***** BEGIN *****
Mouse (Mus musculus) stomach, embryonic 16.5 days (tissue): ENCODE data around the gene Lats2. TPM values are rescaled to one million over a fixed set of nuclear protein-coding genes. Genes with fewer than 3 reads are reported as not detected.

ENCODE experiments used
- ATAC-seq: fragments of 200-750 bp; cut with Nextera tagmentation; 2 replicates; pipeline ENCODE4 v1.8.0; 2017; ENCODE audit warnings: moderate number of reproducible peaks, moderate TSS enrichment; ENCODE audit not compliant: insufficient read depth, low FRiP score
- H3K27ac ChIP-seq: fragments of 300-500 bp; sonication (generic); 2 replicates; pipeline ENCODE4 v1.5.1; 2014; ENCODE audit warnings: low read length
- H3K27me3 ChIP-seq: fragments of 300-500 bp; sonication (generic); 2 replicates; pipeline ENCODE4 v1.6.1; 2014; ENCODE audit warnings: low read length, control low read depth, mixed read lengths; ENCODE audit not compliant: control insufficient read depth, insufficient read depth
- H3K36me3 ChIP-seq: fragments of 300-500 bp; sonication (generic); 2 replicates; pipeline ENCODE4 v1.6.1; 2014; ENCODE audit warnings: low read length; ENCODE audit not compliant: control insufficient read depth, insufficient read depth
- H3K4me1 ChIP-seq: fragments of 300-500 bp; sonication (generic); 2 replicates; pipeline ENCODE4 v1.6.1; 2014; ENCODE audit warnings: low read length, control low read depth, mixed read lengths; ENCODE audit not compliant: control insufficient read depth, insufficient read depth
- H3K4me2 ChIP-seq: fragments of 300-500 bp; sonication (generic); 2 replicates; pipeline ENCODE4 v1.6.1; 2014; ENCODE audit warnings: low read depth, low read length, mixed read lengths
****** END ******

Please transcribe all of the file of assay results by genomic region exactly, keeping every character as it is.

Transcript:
Mouse (Mus musculus) stomach, embryonic 16.5 days (tissue): ENCODE data around the gene Lats2. TPM values are rescaled to one million over a fixed set of nuclear protein-coding genes. Genes with fewer than 3 reads are reported as not detected.

ENCODE experiments used
- ATAC-seq: fragments of 200-750 bp; cut with Nextera tagmentation; 2 replicates; pipeline ENCODE4 v1.8.0; 2017; ENCODE audit warnings: moderate number of reproducible peaks, moderate TSS enrichment; ENCODE audit not compliant: insufficient read depth, low FRiP score
- H3K27ac ChIP-seq: fragments of 300-500 bp; sonication (generic); 2 replicates; pipeline ENCODE4 v1.5.1; 2014; ENCODE audit warnings: low read length
- H3K27me3 ChIP-seq: fragments of 300-500 bp; sonication (generic); 2 replicates; pipeline ENCODE4 v1.6.1; 2014; ENCODE audit warnings: low read length, control low read depth, mixed read lengths; ENCODE audit not compliant: control insufficient read depth, insufficient read depth
- H3K36me3 ChIP-seq: fragments of 300-500 bp; sonication (generic); 2 replicates; pipeline ENCODE4 v1.6.1; 2014; ENCODE audit warnings: low read length; ENCODE audit not compliant: control insufficient read depth, insufficient read depth
- H3K4me1 ChIP-seq: fragments of 300-500 bp; sonication (generic); 2 replicates; pipeline ENCODE4 v1.6.1; 2014; ENCODE audit warnings: low read length, control low read depth, mixed read lengths; ENCODE audit not compliant: control insufficient read depth, insufficient read depth
- H3K4me2 ChIP-seq: fragments of 300-500 bp; sonication (generic); 2 replicates; pipeline ENCODE4 v1.6.1; 2014; ENCODE audit warnings: low read depth, low read length, mixed read lengths